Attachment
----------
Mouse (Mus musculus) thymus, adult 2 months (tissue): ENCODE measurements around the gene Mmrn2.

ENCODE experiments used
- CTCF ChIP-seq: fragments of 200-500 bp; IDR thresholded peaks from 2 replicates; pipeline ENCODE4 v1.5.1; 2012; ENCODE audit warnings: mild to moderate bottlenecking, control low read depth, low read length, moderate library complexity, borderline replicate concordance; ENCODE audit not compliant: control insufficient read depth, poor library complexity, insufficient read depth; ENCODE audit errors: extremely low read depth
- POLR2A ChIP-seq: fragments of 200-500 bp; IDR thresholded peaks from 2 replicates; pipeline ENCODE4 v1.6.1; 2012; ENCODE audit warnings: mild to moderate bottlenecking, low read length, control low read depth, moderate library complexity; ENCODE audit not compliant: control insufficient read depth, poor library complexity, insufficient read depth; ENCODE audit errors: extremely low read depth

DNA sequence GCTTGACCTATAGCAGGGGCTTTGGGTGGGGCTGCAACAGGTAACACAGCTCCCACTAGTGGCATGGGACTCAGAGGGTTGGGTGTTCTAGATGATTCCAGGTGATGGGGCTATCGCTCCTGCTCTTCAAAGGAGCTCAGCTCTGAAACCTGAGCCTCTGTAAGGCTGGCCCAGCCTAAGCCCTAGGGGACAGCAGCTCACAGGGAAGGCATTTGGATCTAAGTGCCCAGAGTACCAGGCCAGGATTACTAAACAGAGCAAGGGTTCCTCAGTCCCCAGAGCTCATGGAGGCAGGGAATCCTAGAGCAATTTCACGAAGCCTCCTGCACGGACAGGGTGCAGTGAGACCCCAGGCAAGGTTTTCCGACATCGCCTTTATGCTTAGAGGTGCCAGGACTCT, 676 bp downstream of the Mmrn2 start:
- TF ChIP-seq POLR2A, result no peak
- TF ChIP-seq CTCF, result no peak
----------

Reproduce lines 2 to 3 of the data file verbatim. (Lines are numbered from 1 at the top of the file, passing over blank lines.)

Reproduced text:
ENCODE experiments used
- CTCF ChIP-seq: fragments of 200-500 bp; IDR thresholded peaks from 2 replicates; pipeline ENCODE4 v1.5.1; 2012; ENCODE audit warnings: mild to moderate bottlenecking, control low read depth, low read length, moderate library complexity, borderline replicate concordance; ENCODE audit not compliant: control insufficient read depth, poor library complexity, insufficient read depth; ENCODE audit errors: extremely low read depth